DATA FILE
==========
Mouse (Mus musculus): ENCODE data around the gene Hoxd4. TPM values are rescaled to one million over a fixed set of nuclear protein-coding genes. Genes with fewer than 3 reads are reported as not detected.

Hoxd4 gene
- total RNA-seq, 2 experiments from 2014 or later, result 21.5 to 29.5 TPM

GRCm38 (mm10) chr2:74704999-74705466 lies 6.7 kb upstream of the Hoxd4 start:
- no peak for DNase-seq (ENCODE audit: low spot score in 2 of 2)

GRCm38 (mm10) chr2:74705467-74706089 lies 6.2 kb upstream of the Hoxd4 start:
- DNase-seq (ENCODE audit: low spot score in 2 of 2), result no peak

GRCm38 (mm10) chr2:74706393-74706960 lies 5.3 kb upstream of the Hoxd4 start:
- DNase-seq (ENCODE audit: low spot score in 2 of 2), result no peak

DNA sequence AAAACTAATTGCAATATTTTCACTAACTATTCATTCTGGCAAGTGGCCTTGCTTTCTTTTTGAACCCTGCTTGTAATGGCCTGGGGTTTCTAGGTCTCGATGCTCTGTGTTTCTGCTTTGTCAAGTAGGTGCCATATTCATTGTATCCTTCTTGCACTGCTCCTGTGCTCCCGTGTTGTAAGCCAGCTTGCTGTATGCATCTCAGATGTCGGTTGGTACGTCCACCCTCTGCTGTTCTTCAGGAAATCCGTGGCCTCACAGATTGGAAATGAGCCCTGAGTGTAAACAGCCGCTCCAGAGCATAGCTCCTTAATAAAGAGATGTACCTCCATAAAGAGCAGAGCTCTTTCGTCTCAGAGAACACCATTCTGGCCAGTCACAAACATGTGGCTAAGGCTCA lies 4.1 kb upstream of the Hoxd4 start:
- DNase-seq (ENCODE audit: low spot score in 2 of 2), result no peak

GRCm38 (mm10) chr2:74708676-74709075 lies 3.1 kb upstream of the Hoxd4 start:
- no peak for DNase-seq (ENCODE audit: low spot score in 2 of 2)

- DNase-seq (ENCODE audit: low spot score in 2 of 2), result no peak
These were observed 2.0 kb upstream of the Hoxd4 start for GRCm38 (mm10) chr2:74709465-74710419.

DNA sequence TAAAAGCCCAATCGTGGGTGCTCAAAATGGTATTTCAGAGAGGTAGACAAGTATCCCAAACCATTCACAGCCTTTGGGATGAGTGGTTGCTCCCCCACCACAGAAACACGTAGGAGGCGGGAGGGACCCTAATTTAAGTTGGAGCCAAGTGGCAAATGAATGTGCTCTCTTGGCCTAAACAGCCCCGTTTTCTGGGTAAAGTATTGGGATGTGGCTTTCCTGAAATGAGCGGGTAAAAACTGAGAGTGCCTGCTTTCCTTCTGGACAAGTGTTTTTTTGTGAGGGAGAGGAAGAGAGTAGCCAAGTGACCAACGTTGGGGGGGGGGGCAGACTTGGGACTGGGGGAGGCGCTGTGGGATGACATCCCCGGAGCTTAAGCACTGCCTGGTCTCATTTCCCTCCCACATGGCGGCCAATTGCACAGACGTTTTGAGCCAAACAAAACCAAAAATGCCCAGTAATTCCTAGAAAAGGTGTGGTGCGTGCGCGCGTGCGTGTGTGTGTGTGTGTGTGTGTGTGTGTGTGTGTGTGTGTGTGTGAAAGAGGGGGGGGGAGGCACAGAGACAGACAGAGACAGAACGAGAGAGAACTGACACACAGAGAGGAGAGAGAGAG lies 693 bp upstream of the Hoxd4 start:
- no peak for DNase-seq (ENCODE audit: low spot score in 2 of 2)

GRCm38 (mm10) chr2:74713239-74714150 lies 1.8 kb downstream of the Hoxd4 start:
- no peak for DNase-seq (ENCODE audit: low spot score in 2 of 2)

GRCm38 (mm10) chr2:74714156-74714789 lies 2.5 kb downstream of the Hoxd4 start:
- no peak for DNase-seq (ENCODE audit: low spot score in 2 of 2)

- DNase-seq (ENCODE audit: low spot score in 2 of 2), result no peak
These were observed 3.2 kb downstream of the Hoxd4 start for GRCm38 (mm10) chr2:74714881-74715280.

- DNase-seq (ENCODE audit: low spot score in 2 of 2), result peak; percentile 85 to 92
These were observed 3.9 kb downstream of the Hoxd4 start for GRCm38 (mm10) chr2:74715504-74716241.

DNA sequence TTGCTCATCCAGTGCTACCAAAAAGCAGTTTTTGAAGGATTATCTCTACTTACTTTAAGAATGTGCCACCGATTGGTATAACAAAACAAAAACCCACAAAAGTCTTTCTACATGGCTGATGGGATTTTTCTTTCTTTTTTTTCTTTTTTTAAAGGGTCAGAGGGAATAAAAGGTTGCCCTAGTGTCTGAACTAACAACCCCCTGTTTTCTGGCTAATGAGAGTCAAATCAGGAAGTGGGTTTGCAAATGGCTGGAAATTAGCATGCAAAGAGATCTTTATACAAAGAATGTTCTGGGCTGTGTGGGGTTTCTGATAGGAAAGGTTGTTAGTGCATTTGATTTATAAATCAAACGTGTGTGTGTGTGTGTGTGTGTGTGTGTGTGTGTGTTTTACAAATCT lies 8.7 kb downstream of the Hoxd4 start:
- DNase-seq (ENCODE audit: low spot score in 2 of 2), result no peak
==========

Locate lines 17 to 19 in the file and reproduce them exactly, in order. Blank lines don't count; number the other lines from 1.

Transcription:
- no peak for DNase-seq (ENCODE audit: low spot score in 2 of 2)

GRCm38 (mm10) chr2:74713239-74714150 lies 1.8 kb downstream of the Hoxd4 start:
- no peak for DNase-seq (ENCODE audit: low spot score in 2 of 2)